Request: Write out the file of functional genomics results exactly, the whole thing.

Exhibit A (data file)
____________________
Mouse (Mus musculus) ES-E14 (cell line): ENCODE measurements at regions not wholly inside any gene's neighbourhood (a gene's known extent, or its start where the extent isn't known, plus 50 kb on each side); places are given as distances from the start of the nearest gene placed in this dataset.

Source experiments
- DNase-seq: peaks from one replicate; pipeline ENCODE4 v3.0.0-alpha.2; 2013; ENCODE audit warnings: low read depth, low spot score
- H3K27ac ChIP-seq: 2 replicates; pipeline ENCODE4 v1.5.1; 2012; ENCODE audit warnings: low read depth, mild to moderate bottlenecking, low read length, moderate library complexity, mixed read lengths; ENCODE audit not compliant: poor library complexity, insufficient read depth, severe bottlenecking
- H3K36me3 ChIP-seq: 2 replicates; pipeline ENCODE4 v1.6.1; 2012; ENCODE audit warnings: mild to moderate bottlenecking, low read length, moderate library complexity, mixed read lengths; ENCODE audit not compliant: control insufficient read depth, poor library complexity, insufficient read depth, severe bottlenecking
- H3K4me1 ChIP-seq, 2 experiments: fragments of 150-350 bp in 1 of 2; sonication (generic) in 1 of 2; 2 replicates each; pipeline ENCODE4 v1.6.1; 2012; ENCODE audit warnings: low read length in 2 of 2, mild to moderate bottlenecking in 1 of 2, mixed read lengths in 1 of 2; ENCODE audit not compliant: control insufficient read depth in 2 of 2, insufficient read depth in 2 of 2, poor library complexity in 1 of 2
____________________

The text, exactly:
Mouse (Mus musculus) ES-E14 (cell line): ENCODE measurements at regions not wholly inside any gene's neighbourhood (a gene's known extent, or its start where the extent isn't known, plus 50 kb on each side); places are given as distances from the start of the nearest gene placed in this dataset.

Source experiments
- DNase-seq: peaks from one replicate; pipeline ENCODE4 v3.0.0-alpha.2; 2013; ENCODE audit warnings: low read depth, low spot score
- H3K27ac ChIP-seq: 2 replicates; pipeline ENCODE4 v1.5.1; 2012; ENCODE audit warnings: low read depth, mild to moderate bottlenecking, low read length, moderate library complexity, mixed read lengths; ENCODE audit not compliant: poor library complexity, insufficient read depth, severe bottlenecking
- H3K36me3 ChIP-seq: 2 replicates; pipeline ENCODE4 v1.6.1; 2012; ENCODE audit warnings: mild to moderate bottlenecking, low read length, moderate library complexity, mixed read lengths; ENCODE audit not compliant: control insufficient read depth, poor library complexity, insufficient read depth, severe bottlenecking
- H3K4me1 ChIP-seq, 2 experiments: fragments of 150-350 bp in 1 of 2; sonication (generic) in 1 of 2; 2 replicates each; pipeline ENCODE4 v1.6.1; 2012; ENCODE audit warnings: low read length in 2 of 2, mild to moderate bottlenecking in 1 of 2, mixed read lengths in 1 of 2; ENCODE audit not compliant: control insufficient read depth in 2 of 2, insufficient read depth in 2 of 2, poor library complexity in 1 of 2